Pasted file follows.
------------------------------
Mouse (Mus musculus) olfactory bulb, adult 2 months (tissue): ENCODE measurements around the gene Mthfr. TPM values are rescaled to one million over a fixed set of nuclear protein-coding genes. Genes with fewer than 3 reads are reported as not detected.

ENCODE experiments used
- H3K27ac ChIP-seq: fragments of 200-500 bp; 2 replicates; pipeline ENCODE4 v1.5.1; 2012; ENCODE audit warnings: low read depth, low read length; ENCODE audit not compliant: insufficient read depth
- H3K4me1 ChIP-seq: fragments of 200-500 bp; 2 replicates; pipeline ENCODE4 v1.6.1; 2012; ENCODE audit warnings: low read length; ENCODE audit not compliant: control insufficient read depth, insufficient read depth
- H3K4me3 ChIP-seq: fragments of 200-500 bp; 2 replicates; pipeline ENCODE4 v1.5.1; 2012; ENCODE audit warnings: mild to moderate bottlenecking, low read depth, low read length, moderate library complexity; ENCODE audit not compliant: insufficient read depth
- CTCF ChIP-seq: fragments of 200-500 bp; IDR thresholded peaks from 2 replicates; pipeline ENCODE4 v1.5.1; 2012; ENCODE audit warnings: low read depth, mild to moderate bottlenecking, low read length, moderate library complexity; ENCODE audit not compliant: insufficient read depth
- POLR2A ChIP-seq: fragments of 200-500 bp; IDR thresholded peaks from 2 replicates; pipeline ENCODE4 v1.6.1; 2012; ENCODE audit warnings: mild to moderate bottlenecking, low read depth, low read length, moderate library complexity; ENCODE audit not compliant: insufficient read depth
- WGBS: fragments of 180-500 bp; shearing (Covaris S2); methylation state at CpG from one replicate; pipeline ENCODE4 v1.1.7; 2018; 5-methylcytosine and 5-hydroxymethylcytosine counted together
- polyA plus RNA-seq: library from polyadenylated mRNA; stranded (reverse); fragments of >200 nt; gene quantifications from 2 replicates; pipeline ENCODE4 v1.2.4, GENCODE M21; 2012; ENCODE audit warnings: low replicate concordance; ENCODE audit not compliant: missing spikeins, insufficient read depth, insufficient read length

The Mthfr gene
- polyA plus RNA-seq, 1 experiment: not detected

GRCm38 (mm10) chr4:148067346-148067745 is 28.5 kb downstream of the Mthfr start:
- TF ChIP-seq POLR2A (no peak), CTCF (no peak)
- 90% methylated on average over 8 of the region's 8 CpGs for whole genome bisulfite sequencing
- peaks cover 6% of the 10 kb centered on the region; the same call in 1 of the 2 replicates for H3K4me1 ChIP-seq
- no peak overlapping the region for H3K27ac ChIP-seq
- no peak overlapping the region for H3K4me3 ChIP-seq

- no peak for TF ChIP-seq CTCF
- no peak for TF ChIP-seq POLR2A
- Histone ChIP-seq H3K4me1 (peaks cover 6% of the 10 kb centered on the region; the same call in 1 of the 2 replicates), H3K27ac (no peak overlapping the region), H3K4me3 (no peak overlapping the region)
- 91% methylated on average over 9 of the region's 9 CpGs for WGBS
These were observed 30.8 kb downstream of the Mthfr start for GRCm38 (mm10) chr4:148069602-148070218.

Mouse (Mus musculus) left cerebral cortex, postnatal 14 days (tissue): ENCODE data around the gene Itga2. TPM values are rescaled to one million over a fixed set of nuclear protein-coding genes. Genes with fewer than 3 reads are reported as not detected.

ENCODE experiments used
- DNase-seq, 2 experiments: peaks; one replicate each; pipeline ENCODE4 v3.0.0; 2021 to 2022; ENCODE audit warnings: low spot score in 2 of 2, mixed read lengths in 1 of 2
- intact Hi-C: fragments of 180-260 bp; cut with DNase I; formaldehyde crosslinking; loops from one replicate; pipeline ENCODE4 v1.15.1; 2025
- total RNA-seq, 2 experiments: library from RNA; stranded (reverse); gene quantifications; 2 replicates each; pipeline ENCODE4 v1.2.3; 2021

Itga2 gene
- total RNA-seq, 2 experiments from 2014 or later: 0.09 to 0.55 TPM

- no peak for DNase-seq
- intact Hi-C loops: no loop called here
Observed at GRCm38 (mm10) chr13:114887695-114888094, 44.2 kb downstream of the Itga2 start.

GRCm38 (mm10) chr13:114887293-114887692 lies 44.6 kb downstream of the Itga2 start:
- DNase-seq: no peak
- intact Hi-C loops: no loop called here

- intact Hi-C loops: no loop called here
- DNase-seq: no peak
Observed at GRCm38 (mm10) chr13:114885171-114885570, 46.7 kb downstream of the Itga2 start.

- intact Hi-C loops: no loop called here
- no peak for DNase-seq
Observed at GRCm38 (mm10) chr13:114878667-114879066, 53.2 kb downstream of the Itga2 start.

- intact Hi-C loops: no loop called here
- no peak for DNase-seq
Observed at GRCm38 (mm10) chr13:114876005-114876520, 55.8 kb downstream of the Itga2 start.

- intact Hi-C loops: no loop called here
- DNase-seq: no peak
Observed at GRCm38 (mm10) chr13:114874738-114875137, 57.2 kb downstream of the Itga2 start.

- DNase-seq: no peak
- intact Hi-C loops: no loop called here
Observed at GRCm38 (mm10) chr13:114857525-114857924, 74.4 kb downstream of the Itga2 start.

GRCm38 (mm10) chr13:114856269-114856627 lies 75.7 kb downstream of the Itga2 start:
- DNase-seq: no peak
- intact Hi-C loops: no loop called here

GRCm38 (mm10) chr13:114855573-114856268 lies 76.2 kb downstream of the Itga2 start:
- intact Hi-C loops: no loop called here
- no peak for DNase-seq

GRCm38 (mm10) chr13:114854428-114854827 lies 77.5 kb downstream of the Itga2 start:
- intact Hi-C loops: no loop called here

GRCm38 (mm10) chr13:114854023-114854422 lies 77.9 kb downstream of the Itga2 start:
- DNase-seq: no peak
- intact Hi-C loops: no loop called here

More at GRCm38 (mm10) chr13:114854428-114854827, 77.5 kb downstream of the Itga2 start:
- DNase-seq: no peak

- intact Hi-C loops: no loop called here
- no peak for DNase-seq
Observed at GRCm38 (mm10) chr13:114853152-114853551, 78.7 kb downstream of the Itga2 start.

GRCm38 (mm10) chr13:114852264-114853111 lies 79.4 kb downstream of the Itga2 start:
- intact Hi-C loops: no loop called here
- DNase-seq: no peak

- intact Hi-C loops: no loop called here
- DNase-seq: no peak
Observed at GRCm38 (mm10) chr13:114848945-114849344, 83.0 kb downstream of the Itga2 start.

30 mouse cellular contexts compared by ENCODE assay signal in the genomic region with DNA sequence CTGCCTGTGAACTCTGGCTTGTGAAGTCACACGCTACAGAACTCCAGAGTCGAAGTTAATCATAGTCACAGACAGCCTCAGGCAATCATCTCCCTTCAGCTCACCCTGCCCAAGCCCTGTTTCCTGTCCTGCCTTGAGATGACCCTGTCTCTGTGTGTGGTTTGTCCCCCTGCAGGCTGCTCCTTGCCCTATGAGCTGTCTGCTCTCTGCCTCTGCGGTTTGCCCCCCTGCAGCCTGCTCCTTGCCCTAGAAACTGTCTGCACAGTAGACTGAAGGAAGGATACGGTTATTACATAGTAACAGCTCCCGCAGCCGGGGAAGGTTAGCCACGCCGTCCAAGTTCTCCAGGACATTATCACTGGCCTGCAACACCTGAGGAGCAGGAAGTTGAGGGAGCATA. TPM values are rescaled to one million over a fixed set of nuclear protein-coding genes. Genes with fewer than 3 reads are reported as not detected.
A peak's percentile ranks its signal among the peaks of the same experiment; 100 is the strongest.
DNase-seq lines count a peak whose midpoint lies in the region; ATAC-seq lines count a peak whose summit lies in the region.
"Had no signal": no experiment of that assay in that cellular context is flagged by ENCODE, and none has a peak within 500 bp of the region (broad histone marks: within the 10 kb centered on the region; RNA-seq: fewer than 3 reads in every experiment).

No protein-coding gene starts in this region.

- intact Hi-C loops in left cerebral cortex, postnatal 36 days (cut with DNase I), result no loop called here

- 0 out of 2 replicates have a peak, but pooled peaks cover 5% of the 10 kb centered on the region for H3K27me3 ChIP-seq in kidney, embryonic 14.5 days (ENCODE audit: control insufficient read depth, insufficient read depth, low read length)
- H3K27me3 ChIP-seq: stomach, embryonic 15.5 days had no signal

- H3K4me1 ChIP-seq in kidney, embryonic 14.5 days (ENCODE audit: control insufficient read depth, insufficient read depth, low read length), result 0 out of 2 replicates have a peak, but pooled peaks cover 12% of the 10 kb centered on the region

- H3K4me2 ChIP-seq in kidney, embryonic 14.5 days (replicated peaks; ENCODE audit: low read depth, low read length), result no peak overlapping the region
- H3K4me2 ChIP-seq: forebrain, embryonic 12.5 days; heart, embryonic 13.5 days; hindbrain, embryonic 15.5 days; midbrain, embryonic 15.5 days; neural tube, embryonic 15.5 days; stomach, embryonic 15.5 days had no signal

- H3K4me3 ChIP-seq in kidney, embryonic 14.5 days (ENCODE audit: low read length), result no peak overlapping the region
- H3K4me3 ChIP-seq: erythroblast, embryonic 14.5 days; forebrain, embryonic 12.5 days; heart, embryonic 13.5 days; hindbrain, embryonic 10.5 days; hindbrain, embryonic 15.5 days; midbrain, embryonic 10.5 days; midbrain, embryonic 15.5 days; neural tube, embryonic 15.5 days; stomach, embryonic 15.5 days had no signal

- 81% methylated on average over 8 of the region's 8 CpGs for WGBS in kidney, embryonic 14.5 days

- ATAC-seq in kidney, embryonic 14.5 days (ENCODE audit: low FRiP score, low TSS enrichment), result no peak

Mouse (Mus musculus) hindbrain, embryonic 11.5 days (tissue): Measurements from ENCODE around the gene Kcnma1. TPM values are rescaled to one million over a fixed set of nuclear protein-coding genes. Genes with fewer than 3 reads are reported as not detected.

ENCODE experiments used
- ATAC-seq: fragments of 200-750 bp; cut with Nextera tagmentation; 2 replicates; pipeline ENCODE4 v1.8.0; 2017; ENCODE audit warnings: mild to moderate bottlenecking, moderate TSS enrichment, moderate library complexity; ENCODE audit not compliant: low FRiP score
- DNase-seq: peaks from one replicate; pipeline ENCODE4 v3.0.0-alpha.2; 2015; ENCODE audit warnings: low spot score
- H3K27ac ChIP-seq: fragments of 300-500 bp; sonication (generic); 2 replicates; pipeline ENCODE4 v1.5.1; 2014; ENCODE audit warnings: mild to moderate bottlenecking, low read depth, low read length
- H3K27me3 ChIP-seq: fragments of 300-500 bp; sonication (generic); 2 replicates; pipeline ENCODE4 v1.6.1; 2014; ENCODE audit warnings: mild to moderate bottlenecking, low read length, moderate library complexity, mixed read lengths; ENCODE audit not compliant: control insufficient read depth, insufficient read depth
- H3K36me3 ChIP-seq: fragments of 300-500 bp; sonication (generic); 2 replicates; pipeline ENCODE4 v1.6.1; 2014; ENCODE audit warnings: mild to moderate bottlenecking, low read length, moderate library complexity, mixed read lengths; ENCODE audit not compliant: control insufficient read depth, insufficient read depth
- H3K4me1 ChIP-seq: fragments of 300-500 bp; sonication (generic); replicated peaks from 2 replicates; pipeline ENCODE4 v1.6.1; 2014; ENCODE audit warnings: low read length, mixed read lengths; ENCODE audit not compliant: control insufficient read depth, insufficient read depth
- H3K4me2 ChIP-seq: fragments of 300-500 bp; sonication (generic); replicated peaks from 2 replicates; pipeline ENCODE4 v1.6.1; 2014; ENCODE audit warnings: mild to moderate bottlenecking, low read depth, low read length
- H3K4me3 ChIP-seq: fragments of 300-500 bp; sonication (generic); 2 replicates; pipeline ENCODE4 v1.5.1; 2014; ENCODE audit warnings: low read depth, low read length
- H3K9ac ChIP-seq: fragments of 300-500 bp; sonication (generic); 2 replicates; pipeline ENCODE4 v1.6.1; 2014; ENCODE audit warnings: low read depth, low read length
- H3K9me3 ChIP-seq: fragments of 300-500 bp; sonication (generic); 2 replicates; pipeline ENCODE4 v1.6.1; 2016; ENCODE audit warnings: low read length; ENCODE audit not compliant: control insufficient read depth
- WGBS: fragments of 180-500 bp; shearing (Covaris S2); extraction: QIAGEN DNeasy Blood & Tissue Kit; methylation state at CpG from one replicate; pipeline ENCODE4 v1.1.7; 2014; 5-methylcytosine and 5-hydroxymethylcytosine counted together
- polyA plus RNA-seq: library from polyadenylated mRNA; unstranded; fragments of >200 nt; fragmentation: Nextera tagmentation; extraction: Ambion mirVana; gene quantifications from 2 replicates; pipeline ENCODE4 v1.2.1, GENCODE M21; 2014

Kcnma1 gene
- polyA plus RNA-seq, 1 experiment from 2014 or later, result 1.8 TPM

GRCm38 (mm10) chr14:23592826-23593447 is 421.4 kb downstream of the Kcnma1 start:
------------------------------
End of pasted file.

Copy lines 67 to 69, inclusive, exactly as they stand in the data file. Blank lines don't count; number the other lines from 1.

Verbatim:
GRCm38 (mm10) chr13:114852264-114853111 lies 79.4 kb downstream of the Itga2 start:
- intact Hi-C loops: no loop called here
- DNase-seq: no peak